Micro & Eprom Programmer pgrm3 : programmer side

Overview

Pgrm3 project is the programmer side of my programming system. It use a atmega644 microprocessor to handle the programming circuits and the connection with the host, see [4]. So it is not a standalone hardware, it just do a part of the job.

Pgrm3 is not a new project, it is the continuation of prm2 project with the change of the processor and with some other new features.

This programmer is initialy aimed to program eproms that can be plugged directely on the socket. But with help of adaptors, it is able to program any moderm devices as long as the firmware has been created. Programming can be done in Parallel mode on a byte/word basis or in Serial mode depending on the capabilities of the device.

Communication is done through host PC parallel port or RS232 serial line. The communication protocol is as much as possible compliant with the stk500 protocol.

Features

Devices

List of devices, I have used, others should be possible, but I have not tried :

Parallel programming
  1. Eproms : 2716, 2732, 2764,27128, 27256, 27512
  2. EEproms : 2864
  3. msc51 : at89c2051, at89c51, at89s52
  4. msc48 : Program memory read only: 8048, 8049, 8748, 8749
  5. Avrs : attiny15, attiny2313, attiny26, at90s4433, atmega8, atmega48, atmega88, atmega168, atmega8515, atmega644, ...
  6. Flash : SST49LF002, SST49LF004, ...
Serial programming
  1. msc51 : at89s52
  2. Avrs : attiny15, attiny2313, attiny26,at90s4433, atmega8, atmega48, atmega88, atmega168, atmega8515, atmega644, ...
  3. Pics : pic18fxxxx, ...

Hardware

Hardware, essentialy, consists of port extension around the micro and two programming voltage generators, just in order to symplify the wiring for some old devices. The first one is programmable from 9.5 Volts to 25.5 Volts in step of 0.25 Volt and has to supply 0, 5 Volts as well (The luxe !). The second is limited to 0, 5, 12.5 and 25 Volts. A control of the power supply voltage for the device is also implemented for 0, 5, 6, 6.25 volts. Note some manual switching are necessary before accessing these old devices like 2716 (Not the luxe !).

Here is the main schematics. The other parts and adaptors are in the tarball that you can find at the download section. Click the image to view full size.

Definition of signals on the socket pins.


SCK BUSY 1                     40  S_XTAL1
    A23  2                     39  A15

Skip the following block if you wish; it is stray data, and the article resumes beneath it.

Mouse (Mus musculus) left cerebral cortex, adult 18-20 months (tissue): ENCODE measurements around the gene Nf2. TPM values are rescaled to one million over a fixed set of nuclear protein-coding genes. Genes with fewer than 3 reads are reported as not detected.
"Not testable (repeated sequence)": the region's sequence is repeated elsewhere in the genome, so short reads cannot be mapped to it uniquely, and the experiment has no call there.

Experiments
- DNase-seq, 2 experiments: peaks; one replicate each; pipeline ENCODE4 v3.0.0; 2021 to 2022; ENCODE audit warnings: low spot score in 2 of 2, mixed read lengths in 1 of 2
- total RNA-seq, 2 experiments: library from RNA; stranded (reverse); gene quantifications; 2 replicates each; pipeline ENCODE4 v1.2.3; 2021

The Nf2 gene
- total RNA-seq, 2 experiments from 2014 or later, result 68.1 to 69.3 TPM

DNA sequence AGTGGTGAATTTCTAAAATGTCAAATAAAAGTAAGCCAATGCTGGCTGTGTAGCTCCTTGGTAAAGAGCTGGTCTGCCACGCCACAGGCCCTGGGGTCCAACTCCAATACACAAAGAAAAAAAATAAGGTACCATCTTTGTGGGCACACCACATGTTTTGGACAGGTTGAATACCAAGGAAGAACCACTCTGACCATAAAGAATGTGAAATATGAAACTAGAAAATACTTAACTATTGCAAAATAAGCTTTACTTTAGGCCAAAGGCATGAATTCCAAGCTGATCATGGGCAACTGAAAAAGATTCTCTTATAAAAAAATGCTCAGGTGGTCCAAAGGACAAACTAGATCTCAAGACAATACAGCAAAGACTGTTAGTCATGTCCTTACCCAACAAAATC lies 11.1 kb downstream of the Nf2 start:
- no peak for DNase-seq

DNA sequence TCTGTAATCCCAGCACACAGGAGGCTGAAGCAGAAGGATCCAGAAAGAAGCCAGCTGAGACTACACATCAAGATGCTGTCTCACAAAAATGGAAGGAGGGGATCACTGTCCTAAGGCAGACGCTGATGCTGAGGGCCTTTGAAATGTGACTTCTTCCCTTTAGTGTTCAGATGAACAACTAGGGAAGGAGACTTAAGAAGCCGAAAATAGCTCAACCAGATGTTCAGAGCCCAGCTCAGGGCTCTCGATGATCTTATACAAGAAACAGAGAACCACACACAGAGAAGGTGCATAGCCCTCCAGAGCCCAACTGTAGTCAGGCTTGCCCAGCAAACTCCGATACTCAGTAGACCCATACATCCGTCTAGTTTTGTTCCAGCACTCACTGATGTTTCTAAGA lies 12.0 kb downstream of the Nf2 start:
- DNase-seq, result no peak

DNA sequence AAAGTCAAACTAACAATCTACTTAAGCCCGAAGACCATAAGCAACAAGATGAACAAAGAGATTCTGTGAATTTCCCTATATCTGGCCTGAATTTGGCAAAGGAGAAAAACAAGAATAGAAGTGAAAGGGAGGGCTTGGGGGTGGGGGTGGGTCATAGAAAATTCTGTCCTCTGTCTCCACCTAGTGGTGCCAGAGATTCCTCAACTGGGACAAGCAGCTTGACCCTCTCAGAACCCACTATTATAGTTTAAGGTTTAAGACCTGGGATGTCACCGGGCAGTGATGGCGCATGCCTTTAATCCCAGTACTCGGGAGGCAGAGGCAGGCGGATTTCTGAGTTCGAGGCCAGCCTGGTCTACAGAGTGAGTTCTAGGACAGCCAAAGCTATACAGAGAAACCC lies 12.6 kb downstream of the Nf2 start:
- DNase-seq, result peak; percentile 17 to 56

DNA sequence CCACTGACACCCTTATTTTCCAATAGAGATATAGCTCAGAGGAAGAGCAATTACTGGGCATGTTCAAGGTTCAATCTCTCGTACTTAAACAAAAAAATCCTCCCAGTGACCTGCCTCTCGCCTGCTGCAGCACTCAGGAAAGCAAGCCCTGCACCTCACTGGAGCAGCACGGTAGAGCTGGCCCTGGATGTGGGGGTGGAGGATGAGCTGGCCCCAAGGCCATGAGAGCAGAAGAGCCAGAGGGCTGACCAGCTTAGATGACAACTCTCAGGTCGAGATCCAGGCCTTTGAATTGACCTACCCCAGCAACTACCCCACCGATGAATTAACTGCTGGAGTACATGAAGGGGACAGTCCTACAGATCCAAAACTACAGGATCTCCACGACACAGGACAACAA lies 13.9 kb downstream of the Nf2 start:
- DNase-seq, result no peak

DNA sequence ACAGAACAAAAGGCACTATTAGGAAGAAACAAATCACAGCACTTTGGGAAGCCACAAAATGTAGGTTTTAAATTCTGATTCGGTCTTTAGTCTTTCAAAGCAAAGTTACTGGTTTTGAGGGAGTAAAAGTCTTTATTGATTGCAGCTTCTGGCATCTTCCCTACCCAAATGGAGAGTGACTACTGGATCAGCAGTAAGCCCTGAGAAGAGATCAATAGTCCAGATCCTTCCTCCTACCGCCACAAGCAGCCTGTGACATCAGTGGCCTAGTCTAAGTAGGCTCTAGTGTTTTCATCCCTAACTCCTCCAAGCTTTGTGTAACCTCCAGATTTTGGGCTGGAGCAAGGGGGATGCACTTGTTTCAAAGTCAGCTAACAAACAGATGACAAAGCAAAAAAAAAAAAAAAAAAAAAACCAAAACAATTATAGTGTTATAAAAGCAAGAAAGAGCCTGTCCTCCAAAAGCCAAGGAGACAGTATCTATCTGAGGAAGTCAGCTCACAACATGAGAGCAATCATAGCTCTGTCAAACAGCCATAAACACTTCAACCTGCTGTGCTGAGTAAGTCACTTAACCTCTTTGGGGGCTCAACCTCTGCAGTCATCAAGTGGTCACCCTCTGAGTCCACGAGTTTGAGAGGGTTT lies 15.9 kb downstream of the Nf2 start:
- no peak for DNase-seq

A22  3                     38  A20
    A21  4                     37  A19
    VPP  5  1               32 36  VCC
    A16  6  2               31 35  A18
A15 VPP  7  3  1         28 30 34  A17 VCC
    A12  8  4  2         27 29 33  A14 PGM
    A7   9  5  3  1   24 26 28 32  A13 VCC 
    A6  10  6  4  2   23 25 27 31  A8
    A5  11  7  5  3   22 24 26 30  A9
    A4  12  8  6  4   21 23 25 29  A11 VPP2
    A3  13  9  7  5   20 22 24 28  OE  VPP2 MOSI
    A2  14 10  8  6   19 21 23 27  A10
    A1  15 11  9  7   18 20 22 26  CE       MISO
    A0  16 12 10  8   17 19 21 25  D7
    D0  17 13 11  9   16 18 20 24  D6
    D1  18 14 12 10   15 17 19 23  D5
    D2  19 15 13 11   14 16 18 22  D4
    GND 20 16 14 12   13 15 17 21  D3

Connection definition for some Avr adaptors in parallel programming.


                                                            atmegaxx4
                                                    attiny26    |
                                          at89c2051    |        |
                                attiny2313   |         |        |
                       atmega8515    |       |         |        |
              atmega8      |         |       |         |        |
                 |         |         |       |         |        |
BUSY     1/40  PD1(3)    PD1(11)   PD1(3)   P3.1(3)  PB6(9)   PD1(15)    
OE      22/28  PD2(4)    PD2(12)   PD2(6)   P3.4(8)  PB5(8)   PD2(16)    
PGM WR  27/28  PD3(5)    PD3(13)   PD3(7)   P3.2(6)  PB0(1)   PD3(17)    
CE BS1  20/28  PD4(6)    PD4(14)   PD4(8)   P3.3(7)  PB3(4)   PD4(18)     
XA0      2/40  PD5(11)   PD5(15)   PD5(9)   P3.7(11) PB1(2)   PD5(19)    
XA1      3/40  PD6(12)   PD6(16)   PD6(11)  P3.5(9)  PB2(3)   PD6(20)    
PAGEL   38/40  PD7(13)   PD7(17)   *        *        *        PD7(21)
BS2     37/40  PC2(25)   PA0(39)   *        *        *        PA0(40)     
XT1     40/40 XTAL1(9)  XTAL1(19) XTAL1(5) XTAL1(5) XTAL1(7)  XTAL1(13)